Image of the Week: Aquanaut to astronaut
26 Jun 2012
Last week British ESA astronaut Tim Peake completed his underwater NASA Extreme Environment Mission Operations (NEEMO) training. He emerged from the Aquarius 20m underwater base off the coast of Florida where he and the team of aquanauts had spent 10 days living and working.
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Tim Peake and Dorothy Lindernburger complete Extra Vehicular Activities.
Credit: ESA / Herve Stevenin.
The primary objectives of the NEEMO 16 mission were to test the equipment and operational concepts needed for exploration to near-Earth asteroids (NEAs). The near-zero gravity environment presents a unique challenge where anchoring, tethering, and translating devices will be necessary for surface operations.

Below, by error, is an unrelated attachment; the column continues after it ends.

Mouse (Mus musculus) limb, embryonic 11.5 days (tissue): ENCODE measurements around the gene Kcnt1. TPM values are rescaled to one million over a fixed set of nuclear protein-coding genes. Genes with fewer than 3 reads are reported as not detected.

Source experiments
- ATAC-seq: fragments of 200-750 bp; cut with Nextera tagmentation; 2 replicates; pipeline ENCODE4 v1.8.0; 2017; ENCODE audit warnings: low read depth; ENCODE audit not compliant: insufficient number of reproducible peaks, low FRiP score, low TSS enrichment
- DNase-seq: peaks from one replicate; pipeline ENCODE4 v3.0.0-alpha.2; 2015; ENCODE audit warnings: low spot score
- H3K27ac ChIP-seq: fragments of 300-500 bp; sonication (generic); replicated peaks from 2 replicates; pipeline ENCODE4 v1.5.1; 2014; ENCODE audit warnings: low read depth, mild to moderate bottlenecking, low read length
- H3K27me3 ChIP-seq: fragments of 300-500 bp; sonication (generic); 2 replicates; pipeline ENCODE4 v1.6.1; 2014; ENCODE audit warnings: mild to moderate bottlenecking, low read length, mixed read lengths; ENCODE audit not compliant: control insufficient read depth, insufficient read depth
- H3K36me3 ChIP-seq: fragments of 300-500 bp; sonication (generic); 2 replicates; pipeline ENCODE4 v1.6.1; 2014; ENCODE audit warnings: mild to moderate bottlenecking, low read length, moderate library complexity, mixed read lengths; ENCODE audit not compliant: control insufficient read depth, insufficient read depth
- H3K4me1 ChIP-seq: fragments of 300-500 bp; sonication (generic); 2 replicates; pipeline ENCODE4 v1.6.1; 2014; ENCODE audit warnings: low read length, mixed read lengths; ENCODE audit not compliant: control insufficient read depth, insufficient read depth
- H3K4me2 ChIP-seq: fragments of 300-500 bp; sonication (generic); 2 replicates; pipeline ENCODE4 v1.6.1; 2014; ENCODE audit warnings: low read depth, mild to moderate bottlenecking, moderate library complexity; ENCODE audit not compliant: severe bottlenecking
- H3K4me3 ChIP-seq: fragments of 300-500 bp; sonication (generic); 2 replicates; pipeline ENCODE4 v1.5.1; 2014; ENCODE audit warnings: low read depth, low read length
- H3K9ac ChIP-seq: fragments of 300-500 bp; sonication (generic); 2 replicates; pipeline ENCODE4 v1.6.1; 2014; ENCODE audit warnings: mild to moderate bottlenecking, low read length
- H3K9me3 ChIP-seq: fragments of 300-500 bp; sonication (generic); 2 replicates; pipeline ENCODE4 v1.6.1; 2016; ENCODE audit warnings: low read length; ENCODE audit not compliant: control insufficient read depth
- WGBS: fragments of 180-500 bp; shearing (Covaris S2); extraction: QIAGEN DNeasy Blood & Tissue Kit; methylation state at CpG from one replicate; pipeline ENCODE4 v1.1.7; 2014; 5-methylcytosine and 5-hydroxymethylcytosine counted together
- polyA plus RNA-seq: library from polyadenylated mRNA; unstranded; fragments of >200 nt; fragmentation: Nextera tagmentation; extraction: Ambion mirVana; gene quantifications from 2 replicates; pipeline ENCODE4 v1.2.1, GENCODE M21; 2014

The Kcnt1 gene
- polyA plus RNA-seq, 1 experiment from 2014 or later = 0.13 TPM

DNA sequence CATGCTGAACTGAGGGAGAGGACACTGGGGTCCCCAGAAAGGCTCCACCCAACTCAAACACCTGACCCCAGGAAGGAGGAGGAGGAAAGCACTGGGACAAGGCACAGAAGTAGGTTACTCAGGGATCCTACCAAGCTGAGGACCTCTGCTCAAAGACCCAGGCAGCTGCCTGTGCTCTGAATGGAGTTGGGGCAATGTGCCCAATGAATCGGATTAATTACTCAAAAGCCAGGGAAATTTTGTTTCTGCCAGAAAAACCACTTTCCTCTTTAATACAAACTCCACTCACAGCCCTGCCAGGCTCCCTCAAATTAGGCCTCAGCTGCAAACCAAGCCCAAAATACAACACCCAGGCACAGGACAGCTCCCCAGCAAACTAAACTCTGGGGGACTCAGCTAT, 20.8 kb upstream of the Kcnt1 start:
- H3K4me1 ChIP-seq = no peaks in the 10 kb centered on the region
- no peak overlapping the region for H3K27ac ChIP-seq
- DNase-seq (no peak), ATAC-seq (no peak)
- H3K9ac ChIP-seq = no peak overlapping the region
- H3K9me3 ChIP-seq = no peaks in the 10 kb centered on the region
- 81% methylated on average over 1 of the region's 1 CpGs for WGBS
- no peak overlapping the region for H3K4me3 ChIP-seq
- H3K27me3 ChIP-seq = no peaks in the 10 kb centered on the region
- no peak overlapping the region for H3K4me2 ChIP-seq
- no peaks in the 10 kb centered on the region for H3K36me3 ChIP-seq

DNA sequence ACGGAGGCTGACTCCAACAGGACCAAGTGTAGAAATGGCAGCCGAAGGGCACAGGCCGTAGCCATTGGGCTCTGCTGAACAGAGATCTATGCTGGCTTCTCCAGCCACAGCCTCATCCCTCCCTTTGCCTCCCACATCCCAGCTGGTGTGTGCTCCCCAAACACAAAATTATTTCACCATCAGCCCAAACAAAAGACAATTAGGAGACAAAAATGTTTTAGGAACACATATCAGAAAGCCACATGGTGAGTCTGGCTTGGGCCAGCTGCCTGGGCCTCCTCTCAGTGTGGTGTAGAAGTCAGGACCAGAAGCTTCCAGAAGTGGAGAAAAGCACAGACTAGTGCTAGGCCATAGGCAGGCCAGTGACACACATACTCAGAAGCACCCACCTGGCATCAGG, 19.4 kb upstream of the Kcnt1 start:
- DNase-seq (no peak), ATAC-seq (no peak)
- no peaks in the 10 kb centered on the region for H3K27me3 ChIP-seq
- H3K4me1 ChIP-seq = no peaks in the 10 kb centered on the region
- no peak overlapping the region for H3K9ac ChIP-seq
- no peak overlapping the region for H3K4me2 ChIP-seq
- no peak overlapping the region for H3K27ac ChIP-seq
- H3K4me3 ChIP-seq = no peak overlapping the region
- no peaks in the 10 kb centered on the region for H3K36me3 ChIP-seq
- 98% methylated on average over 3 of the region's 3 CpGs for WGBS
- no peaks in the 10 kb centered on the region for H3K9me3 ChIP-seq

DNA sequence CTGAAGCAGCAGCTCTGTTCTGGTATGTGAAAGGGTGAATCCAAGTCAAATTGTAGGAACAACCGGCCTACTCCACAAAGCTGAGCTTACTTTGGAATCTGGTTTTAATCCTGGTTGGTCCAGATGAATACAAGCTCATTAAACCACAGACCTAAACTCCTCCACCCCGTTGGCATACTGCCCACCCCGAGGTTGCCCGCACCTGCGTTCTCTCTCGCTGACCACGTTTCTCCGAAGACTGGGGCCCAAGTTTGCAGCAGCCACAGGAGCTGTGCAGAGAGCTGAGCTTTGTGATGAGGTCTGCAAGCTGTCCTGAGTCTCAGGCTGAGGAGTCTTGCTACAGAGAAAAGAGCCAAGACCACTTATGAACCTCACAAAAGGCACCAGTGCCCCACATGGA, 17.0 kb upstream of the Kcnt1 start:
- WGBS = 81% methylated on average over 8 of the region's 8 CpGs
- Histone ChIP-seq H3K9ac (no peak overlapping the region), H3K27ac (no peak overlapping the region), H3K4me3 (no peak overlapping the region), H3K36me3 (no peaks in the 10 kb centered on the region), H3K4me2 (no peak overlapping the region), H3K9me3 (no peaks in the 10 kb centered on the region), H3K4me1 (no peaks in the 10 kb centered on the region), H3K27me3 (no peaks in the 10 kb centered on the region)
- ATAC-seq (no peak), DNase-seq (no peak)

This image shows Tim Peake (left) and NASA astronaut Dorothy Lindenburger (right) testing the installation of a Geophysicial Array on an Asteroid. Tim is secured by the feet to a Portable Foot Restraint carried by a mini Sub simulating a Space Exploration Vehicle (SEV). Dottie is wearing a Jetpack.
Manned deepwater submersibles acting as SEVs (as shown the background of this image, piloted by NASA astronaut Serena Aunon) were used to interact with Extra-Vehicular Activity (EVA) crewmembers to test the efficiency of different operations.
Neemo missions train astronauts for life in space. Living and working in an underwater base is similar to space stations. Tim and his five crewmates lived in cramped conditions, performed ‘waterwalks’ and solved problems as a team.
This image was taken by ESA astronaut trainer Herve Stevenin, more are available on his Flickr photostream.
Find out more about life underwater.